This is the Big One – the winner-take-all, no-holds-barred fight to the finish. The conservatives are betting the farm on this year’s presidential election, and they don’t care what they have to do to win – or what anyone thinks of their tactics. One major strategy is demonizing President Obama.
They lie, of course. The Big Lie has been a favorite tactic of fascist propagandists for a long time, and it has been polished to a fine art over the years. Basically, though, it relies on a simple premise: You make up stuff and keep repeating it until people believe it.
You may have heard that Mitt Romney recently made a sly reference to the lie about Barack Obama’s birthplace, which has been thoroughly and repeatedly debunked. Thanks to relentless Republican propaganda, a significant segment of the American population believe Obama was not born in Hawaii. They insist he was born in Kenya (or Indonesia?) and that an elaborate plot was hatched to place birth notices in the Hawaiian newspapers and fake a Hawaiian birth certificate so that he could one day be president of the United States.
It’s the kind of implausible trash that spews incessantly from the conservative propaganda mill, funded by billionaires who hope to conquer America once and for all.
Now, a Hollywood “documentary” has been added to the assault. Titled “2016: Obama’s America,” the Dinesh D’Souza film promises to demystify the president but is really just a long attack ad.
Indian born D’Souza revives the dark theories advanced by people like Sarah Palin back in 2008, suggesting that Obama “palled around’ with Sixties activist Bill Ayers and nurtures a dark, hidden agenda that includes transforming the world into some kind of Muslim/Marxist society.
Washington Post critic Michael O’Sullivan calls the film “a slick infomercial.” He writes:
D’Souza’s one-sided argument ultimately stoops to fear-mongering of the worst kind, stating in no uncertain terms that, if the president is reelected, the world four years from now will be darkened by the clouds of economic collapse, World War III (thanks to the wholesale renunciation of our nuclear superiority) and a terrifyingly ascendant new ‘United States of Islam’ in the Middle East. These assertions are accompanied by footage of actual dark clouds and horror-movie music.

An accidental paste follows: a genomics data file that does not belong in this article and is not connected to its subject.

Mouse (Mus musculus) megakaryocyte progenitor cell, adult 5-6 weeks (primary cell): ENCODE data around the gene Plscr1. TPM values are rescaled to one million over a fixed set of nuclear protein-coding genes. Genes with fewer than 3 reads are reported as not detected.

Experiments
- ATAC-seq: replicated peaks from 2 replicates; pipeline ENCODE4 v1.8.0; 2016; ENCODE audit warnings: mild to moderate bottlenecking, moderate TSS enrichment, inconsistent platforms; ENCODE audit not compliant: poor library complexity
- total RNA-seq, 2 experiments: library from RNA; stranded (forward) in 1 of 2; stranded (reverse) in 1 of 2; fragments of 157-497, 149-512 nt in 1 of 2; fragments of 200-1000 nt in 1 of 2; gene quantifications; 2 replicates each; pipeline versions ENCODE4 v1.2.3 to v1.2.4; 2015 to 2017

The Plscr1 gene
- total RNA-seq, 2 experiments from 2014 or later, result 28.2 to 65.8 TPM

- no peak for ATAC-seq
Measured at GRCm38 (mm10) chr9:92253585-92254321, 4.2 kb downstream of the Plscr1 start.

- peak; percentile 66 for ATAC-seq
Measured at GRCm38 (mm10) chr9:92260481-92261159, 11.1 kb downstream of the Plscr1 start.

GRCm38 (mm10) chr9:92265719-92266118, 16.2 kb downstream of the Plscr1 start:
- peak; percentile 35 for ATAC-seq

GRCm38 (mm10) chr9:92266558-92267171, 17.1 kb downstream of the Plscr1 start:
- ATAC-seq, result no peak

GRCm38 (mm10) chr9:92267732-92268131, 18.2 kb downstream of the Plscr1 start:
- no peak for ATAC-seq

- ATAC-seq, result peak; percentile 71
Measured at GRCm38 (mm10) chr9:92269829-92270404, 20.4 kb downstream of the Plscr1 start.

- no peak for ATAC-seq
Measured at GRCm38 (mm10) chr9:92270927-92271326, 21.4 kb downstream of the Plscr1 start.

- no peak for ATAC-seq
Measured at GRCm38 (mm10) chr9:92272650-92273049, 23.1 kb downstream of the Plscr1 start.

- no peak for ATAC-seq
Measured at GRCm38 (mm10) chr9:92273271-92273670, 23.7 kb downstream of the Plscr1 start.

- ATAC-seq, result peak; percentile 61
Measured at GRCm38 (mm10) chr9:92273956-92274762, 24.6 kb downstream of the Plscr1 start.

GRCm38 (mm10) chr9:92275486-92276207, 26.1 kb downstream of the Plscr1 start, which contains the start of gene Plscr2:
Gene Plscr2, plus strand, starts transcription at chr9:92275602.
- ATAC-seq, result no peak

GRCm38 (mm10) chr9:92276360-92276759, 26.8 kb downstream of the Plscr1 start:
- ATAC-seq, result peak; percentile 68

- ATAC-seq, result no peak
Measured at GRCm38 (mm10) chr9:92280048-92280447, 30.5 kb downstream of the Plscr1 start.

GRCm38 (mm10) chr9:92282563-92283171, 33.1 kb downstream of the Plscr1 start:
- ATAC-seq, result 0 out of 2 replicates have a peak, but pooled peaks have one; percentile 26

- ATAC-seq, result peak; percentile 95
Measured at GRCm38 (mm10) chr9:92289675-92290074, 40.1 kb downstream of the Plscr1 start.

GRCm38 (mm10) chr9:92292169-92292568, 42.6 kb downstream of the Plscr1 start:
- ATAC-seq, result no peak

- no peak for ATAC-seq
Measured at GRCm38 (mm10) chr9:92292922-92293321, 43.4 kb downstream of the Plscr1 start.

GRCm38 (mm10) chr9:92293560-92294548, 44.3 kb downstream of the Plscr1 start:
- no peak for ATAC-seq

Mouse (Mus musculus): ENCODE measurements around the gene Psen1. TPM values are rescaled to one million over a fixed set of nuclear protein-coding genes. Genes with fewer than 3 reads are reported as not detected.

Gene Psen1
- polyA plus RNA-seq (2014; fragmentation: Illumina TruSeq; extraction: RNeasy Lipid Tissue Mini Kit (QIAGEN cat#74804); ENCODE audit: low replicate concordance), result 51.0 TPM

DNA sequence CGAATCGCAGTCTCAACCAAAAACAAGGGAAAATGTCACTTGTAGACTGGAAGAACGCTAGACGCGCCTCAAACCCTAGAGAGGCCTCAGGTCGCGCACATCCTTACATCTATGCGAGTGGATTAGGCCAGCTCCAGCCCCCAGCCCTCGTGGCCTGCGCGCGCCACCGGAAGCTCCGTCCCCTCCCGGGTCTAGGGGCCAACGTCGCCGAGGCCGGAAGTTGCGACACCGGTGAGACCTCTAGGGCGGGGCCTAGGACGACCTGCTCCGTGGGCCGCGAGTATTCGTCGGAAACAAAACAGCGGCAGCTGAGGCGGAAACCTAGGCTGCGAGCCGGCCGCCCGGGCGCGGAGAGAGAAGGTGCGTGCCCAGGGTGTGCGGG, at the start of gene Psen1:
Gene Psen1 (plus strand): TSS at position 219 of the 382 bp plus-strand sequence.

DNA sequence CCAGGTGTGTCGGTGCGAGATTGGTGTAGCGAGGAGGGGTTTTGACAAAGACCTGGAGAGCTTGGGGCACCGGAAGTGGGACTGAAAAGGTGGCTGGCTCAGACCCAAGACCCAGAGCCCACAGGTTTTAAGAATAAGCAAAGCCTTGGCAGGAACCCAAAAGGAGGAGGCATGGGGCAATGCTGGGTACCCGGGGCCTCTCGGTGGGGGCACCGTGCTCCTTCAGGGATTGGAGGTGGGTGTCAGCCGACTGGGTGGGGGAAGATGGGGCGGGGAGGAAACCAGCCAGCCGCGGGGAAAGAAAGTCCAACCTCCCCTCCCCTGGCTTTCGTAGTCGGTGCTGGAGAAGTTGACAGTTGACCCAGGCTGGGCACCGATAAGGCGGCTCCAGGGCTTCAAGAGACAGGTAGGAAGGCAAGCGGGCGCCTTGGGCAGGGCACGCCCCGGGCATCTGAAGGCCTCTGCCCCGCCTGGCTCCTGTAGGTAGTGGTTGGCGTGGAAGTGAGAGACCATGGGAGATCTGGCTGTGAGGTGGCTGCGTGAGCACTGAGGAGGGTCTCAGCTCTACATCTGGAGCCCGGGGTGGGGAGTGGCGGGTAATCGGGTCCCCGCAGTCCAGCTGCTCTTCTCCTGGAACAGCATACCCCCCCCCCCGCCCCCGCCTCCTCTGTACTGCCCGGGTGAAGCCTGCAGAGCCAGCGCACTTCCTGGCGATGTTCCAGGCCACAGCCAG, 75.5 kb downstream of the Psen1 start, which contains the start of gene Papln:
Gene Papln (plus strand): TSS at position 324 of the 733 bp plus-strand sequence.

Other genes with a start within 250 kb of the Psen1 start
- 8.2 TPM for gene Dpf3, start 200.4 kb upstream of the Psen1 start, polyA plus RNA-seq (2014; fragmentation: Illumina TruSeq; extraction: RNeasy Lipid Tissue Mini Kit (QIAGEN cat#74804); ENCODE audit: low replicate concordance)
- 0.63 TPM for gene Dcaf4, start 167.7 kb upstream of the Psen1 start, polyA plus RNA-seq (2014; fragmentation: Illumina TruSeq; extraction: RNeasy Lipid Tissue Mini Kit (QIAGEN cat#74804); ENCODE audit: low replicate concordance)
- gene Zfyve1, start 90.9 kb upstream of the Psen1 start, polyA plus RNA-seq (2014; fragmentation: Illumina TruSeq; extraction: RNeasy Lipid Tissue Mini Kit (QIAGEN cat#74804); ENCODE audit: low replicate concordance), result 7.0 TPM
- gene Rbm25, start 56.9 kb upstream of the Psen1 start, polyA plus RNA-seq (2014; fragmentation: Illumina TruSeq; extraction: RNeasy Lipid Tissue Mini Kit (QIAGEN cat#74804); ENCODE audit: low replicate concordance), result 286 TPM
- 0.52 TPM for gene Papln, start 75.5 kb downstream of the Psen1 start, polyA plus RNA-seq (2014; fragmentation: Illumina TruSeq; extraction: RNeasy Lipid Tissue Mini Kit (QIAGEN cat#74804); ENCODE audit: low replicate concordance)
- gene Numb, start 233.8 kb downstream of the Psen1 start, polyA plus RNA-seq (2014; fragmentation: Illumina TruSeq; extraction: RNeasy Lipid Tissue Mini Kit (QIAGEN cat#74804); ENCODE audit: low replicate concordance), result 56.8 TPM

There’s nothing new or startling in D’Souza’s propaganda piece. And it isn’t even good entertainment. Los Angeles Times critic Betsy Sharkey sums it up this way:
That “2016” was built on a book is one of its fundamental weaknesses, its course determined before the first frame was shot. The film is not after new insight; rather, it’s intent on laying out the arguments of a man who has given the same lecture countless times. That makes for a sluggish film. Even its outrage falls flat.
The film begins with D’Souza, once a political advisor to President Ronald Reagan, drawing parallels between his life and Obama’s — born in the same year, Ivy League degrees earned at the same time, both politically engaged, skin equally dark. While D’Souza’s quiet, scholarly sensibility serves him well on the TV talk-show circuit, a relief from the intense rhetoric that reigns, it works against him on screen. As he sits, legs crossed, addressing the camera like a professor, the film begins to feel like a class you wish you had cut.
But its glaring flaws didn’t stop the film from being number one at the box office. Released in late July, it went from a handful of theaters to wide release with more than $6.2 million in ticket sales this past weekend. Reportedly produced for $2.1 million, it has made $9.3 million since its release, and has surpassed “Bully” as the year’s top-earning documentary.
Of course, the film’s appeal is largely due to the frenzied hatred of Obama that drives the extreme right. Those people could be counted on to flock to see it. But it is bound to have an effect on the wider public as well. By planting one more seed of doubt, however small, in voters’ minds, the propagandists hope to drive America’s first black president from the White House and convert America – perhaps irretrievably – into a rich man’s fiefdom.